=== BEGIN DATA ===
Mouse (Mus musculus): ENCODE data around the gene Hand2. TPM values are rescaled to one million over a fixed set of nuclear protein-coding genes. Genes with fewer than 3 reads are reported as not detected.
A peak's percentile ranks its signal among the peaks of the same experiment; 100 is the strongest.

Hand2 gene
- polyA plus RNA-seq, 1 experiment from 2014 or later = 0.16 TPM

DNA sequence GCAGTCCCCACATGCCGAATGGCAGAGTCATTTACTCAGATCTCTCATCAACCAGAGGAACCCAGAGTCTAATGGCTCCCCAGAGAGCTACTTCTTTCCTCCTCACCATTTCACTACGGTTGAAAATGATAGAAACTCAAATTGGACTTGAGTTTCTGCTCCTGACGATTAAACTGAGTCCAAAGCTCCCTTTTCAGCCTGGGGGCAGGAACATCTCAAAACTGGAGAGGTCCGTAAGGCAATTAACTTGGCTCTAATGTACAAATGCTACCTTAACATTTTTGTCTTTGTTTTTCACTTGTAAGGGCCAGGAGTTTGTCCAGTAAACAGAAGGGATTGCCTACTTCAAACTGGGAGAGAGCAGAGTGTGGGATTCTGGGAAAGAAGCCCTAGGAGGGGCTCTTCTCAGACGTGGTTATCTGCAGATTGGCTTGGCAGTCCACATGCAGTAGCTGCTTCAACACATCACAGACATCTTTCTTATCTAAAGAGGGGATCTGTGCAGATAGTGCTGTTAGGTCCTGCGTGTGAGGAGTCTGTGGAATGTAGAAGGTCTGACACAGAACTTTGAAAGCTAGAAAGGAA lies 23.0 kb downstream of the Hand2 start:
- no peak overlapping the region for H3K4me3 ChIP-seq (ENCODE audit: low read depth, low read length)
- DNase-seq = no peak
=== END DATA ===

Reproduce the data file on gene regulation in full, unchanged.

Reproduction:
Mouse (Mus musculus): ENCODE data around the gene Hand2. TPM values are rescaled to one million over a fixed set of nuclear protein-coding genes. Genes with fewer than 3 reads are reported as not detected.
A peak's percentile ranks its signal among the peaks of the same experiment; 100 is the strongest.

Hand2 gene
- polyA plus RNA-seq, 1 experiment from 2014 or later = 0.16 TPM

DNA sequence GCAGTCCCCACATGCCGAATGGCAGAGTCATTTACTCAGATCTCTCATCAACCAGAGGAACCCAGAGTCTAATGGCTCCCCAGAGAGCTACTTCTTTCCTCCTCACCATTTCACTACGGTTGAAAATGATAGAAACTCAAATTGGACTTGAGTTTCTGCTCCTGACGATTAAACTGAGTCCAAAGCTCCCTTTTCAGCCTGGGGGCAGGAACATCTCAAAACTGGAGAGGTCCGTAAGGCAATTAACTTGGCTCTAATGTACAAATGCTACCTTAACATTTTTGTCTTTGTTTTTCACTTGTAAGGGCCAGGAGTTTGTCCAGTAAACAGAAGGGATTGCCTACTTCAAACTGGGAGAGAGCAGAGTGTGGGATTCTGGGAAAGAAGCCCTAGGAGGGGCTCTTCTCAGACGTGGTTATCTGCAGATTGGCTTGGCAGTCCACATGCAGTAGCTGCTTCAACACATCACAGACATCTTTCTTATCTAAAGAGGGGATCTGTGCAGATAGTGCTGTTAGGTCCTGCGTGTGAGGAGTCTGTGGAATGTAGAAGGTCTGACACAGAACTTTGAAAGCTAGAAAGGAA lies 23.0 kb downstream of the Hand2 start:
- no peak overlapping the region for H3K4me3 ChIP-seq (ENCODE audit: low read depth, low read length)
- DNase-seq = no peak